Friday, September 4, 2009
It was about 11 a.m. Jerry was in his recliner in the living room with a cat on his lap and a cross-word puzzle book in his hand. From his vantage point he could see the front yard and the street. From an adjacent room where I sat at the computer I heard him say loudly, “Here’s the mail!”
At our house there is an unwritten rule that whoever doesn’t have the cat on their lap will bring in the mail. It was early for the mailman, but I knew Jerry expected me to go check the mailbox, so I called back to him, “I’ll come in a sec.” Jerry retorted, “You’re gonna’ miss him! Quick!”
I didn’t understand why I needed to get to the mailman immediately, but just in case he knew something I didn’t, I hustled out to the living room where I found Jerry excitedly pointing out the window. “There he is!”
There was no mailman.
But there was a male oriole at our hummingbird feeder. Mama oriole had been there earlier and we had remarked on how seldom we see the intensely colored yellow and black male. Sure enough, here he was. And because I hustled, I got to see him.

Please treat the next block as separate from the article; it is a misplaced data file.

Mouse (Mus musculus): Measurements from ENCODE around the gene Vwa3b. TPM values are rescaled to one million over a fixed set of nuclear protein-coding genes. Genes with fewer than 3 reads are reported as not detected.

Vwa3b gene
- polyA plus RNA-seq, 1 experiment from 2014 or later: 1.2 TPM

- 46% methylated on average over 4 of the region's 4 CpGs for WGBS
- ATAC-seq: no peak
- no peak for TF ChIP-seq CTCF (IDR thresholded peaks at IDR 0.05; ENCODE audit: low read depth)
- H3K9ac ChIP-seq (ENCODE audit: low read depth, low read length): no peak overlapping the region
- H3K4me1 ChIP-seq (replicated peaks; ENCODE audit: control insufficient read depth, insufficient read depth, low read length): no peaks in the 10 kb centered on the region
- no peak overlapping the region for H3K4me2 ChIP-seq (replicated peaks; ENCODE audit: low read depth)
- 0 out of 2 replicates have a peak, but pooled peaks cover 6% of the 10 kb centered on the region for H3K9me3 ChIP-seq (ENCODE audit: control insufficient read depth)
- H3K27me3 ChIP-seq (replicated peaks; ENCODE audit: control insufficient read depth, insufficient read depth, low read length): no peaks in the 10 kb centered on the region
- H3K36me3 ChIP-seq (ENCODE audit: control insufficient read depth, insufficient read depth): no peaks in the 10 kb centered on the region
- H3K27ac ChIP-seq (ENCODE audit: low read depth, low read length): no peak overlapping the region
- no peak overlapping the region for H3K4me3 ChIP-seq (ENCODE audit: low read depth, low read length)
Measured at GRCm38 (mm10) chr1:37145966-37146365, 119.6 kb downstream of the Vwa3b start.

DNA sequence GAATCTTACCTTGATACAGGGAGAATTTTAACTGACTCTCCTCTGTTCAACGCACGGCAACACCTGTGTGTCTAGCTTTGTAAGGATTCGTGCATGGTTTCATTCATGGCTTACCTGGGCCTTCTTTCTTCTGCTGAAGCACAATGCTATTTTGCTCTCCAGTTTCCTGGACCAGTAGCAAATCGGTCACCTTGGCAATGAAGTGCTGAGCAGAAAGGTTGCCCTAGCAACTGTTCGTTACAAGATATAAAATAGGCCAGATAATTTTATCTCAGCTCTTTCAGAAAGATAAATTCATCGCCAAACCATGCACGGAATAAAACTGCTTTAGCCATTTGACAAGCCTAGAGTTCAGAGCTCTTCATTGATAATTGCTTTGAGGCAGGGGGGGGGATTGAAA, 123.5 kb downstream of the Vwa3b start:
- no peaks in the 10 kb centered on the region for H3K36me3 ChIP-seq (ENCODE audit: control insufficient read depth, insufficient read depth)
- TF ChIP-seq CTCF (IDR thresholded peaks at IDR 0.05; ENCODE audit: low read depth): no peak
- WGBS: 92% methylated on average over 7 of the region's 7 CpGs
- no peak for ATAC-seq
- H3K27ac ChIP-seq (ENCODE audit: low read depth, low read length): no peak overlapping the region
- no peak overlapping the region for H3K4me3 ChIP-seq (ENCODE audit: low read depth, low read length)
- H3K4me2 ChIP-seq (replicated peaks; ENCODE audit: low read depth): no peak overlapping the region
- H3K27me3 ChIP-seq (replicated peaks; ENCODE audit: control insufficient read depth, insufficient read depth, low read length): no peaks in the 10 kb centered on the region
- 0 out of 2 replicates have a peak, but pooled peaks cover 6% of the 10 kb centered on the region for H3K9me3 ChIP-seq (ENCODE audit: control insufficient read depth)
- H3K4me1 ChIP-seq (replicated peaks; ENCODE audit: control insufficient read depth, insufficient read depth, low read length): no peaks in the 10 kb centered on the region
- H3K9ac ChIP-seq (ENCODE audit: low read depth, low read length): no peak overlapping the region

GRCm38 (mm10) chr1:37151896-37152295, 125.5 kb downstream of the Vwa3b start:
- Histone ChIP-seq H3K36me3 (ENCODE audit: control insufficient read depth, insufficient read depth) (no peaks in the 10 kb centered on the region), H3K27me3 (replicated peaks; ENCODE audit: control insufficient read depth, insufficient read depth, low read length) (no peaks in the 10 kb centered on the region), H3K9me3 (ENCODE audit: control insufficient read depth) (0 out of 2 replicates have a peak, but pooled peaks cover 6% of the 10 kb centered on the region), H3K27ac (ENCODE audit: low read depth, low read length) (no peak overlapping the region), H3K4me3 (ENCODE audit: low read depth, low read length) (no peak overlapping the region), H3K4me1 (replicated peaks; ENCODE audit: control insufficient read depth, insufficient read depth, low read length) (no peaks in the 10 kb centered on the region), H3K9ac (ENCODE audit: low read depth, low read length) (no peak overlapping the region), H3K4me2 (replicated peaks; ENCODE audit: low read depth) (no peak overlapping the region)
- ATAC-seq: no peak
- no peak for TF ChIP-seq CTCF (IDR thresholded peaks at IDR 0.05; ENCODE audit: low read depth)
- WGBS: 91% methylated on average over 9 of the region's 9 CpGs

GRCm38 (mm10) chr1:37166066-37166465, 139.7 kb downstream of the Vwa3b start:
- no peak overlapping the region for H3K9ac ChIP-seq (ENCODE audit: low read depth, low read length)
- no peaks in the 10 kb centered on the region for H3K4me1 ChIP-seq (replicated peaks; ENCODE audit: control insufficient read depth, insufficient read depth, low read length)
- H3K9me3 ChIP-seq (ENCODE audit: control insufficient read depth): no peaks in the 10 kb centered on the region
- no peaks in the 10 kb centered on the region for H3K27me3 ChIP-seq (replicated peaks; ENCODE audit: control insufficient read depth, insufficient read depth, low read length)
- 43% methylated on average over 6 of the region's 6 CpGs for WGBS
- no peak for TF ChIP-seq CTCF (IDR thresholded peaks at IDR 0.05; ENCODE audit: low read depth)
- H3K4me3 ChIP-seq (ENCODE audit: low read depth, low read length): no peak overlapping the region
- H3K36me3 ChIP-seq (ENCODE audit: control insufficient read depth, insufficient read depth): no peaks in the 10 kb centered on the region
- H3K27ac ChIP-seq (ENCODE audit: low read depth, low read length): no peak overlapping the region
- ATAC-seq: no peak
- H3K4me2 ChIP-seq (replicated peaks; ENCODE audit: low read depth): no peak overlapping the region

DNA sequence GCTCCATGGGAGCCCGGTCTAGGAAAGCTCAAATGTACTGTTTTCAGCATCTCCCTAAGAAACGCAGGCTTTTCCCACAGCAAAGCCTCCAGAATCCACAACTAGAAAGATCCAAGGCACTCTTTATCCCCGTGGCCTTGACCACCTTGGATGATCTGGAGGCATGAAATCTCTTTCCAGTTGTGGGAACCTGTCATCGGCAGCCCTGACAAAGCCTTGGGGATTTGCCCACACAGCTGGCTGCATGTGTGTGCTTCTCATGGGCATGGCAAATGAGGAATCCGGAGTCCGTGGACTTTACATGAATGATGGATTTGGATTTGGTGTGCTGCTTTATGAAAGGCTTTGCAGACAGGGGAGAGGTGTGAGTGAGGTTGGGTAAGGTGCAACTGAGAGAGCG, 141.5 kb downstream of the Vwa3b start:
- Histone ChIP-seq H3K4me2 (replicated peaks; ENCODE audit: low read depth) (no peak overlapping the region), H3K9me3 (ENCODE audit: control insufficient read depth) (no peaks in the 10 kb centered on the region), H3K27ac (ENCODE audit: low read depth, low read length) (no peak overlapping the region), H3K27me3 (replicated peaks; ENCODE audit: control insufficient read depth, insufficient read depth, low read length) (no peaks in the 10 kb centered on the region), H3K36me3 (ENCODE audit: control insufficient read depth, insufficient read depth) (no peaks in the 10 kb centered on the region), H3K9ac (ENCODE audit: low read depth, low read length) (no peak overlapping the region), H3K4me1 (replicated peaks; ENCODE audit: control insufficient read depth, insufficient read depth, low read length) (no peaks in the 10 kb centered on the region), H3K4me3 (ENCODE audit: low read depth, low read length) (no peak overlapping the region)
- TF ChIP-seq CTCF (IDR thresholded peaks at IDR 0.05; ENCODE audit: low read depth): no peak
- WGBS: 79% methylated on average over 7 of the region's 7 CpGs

There have been times in our marriage when understanding each other has been as confusing as it was the other morning. The confusion wasn’t a case of who was right and who was wrong. In this particular case, my ear didn’t discern between “mail” and “male” – and nothing else said by either of us clarified the meaning of what Jerry said and what I thought he meant. Neither of our intentions were meant to irritate each other, so we just chalked it up to “another miscommunication” and laughed about it.
I once knew an older couple who bickered over everything, big or small. Statements were challenged at the drop of a hat. Recollections of either person were never accepted as correct so details had to be nit-picked until one of them gave in. Each took every word as a personal affront and responded in a cutting way. They were hard to be around, because the negativity was simply draining. Their actions, which they were not even aware of, lead to nothing more than a fight to be right. These folks were kinder to other people than they were to each other. I loved them both, and it made me sad.
I learned a lot from that older couple. I have tried my best to bring that learning into my own marriage. Jerry and I rarely argue. We don’t always agree and sometimes one of us gets a little irked. But we have chosen not to demean each other in order to be right. I think somehow marriage often slips into being a contest instead of a joint venture. I think that is such a waste of good people. When I look at couples who do that, I don’t see much love between them. I am afraid they most often don’t see themselves as other people do – negative people who bicker over everything and are not that much fun to be around.